How Amazon Drone Delivery Will Work
Amazon has been awarded a patent that outlines its plan for drone delivery. The drones will be able to communicate with each other, find the best flight path available, and update the delivery location as a customer changes location.
According to the filing with the U.S. Patent and Trademark Office (USPTO), the e-commerce giant’s delivery drones will be able to communicate with each other, find the best flight path available, and update the delivery location as a customer changes location.
The delivery location can change as a customer moves around. The drones will pull your location information from a smartphone and will update the drop-off location once the shipment is ready. This mockup shows an Amazon order with four delivery options: “Bring It to Me,” “Home,” “Work,” and “My Boat.”
The plan also includes relay locations to drop off packages for further transport or to allow the drones to recharge. The drones will even be able to determine safe locations to drop off deliveries.
The filing also says Amazon will select the appropriate delivery drone based on a packages size and weight, as well as the final delivery location. “The UAV may constantly monitor for humans or other animals that may be in the path or planned path of the UAV and modify the navigation of the UAV to avoid those humans or other animals.”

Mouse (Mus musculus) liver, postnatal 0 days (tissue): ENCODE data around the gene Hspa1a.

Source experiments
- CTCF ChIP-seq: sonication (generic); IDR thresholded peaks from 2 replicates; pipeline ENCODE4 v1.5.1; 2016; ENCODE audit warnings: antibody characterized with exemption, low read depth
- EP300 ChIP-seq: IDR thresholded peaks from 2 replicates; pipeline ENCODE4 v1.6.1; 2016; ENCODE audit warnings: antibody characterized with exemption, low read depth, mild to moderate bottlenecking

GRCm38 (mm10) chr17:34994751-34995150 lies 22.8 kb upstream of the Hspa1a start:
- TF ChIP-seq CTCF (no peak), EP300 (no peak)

Amazon even supplies a mockup (see below) of what its delivery drone could look like. Amazon admits things could change between now and the time this service rolls out, but this implementation of the delivery drone features eight propellers with the control system mounted in the middle and on top of the frame. This systems is responsible for operation, routing, navigation, communication and the inventory engagement mechanism.
Amazon’s diagram of its delivery drone
This mockup also includes two removable power modules mounted to the frame that could be in the form of battery power, solar power, gas power, super capacitor, fuel cell, alternative power, or a combination of methods. See page 19 of the patent filing for more details about the potential form factor.
The Federal Aviation Administration (FAA) in April 2015 granted Amazon permission to test drone delivery in the United States. Amazon must fly the drones under 400 feet and at speeds that don’t exceed 100 miles per hour.
Amazon hopes to eventually use drones to deliver packages to customers at a distance of 10 miles or more. But there are many challenges drones need to overcome for delivery services to be successful, including technology limitations, weather conditions, inefficiency, etc. There are experts who think drone delivery is doomed to fail.
Wired first reported the news.